President Barack Obama walked a fine line Tuesday night preparing a wary American public about the possibility of military strikes against Syria even as he expressed hopefulness about a diplomatic resolution to the crisis.
Ohio lawmakers – who may yet have to vote on the former – remain skeptical.
“This swayed no one,” said Rep. Mike Turner, R-Dayton. “There has to be a national security interest. We have to know who we’re for and a clear understanding of the risks.”
Obama, he said, “has an unexplainable policy. Assad can kill an unlimited number of people, as long as he doesn’t do it with gas.”
Turner, a senior member of the House Armed Services Committee, said he was also wary of the potential diplomatic solution being hashed out between Russia and Syria, calling the logistics of their proposal possibly “unaccomplishable.”
“Chemical weapons are inherently unstable,” he said. “They cannot be easily transported, nor can they be easily destroyed. Any proposal has to be questioned, especially in light of the fact that these weapons are in a region where there’s an ongoing civil war.”
He said the only feasible solution is for Obama to pull together the international community. “Putin’s offer of intervention may be the only thing to save this president from embarrassment,” he said.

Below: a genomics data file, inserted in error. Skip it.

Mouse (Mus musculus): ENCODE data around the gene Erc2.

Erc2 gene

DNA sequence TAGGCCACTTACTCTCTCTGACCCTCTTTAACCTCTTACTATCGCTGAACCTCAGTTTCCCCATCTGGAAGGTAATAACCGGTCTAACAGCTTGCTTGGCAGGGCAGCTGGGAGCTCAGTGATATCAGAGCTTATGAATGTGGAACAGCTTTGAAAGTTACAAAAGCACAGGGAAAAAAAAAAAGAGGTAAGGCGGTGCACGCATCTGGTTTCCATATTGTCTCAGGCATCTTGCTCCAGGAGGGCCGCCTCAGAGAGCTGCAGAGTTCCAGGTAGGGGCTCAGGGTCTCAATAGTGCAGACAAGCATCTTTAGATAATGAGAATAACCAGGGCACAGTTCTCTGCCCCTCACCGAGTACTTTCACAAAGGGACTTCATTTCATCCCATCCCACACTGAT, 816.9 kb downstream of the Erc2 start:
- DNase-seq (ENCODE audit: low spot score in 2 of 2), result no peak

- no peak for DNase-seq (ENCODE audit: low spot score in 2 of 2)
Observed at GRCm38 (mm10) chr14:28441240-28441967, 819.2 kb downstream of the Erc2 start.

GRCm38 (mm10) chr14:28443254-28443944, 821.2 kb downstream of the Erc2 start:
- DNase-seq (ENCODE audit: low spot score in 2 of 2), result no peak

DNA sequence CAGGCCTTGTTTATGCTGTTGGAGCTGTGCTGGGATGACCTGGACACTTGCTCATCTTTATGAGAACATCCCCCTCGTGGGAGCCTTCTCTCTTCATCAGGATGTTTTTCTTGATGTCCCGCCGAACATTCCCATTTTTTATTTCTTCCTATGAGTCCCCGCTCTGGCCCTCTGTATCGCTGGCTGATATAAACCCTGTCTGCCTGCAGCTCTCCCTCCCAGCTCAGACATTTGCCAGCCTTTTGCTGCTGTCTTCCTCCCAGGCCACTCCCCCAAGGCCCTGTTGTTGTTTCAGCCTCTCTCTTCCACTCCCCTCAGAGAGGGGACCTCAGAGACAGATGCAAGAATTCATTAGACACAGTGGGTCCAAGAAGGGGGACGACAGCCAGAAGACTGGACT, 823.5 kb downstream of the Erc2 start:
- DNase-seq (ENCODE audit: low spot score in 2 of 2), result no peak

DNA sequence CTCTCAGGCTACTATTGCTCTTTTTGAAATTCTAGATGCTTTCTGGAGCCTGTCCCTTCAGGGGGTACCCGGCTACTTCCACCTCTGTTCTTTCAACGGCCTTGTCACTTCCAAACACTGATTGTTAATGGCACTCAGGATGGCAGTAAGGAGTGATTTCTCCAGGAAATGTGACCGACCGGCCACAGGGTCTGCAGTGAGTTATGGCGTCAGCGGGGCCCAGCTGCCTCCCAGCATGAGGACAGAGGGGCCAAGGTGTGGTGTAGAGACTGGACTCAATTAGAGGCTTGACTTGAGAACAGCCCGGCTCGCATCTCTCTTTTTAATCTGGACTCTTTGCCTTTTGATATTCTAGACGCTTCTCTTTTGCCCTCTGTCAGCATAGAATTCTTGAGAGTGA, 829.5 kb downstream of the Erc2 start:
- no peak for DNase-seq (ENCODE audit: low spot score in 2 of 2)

Dayton native Rep. Joyce Beatty, D-Jefferson Twp., began the night undecided on military intervention. The Columbus-area representative ended it undecided as well, but also relieved by Obama’s decision to delay a congressional vote on military intervention.
“It makes a lot of sense to me that we would postpone the vote and look at a third option,” she said, saying she’ll need “a lot more information” before she can support military intervention. She said she was “very hopeful” about the possibility of a diplomatic resolution.
In the Senate, Sen. Rob Portman said he was not prepared to support the current resolution authorizing military force in Syria. He said he did not believe a military strike would prevent Syrian President Bashar al-Assad from employing chemical weapons again and said it would do nothing to stop the civil war. He also said it would do little to create stability in the Middle East.
“It’s time for a change of course,” he said. “We need a comprehensive long-term strategy first, not a strike, then the promise of a strategy which is what the administration has proposed. Strike first, strategy later is a recipe for disaster.”
Sen. Sherrod Brown, D-Ohio, meanwhile, said he was “encouraged” that the Obama administration was pursuing an international response.
“ We need to continue to seek a diplomatic solution and send a clear message to deter the threat of chemical weapons,” he said.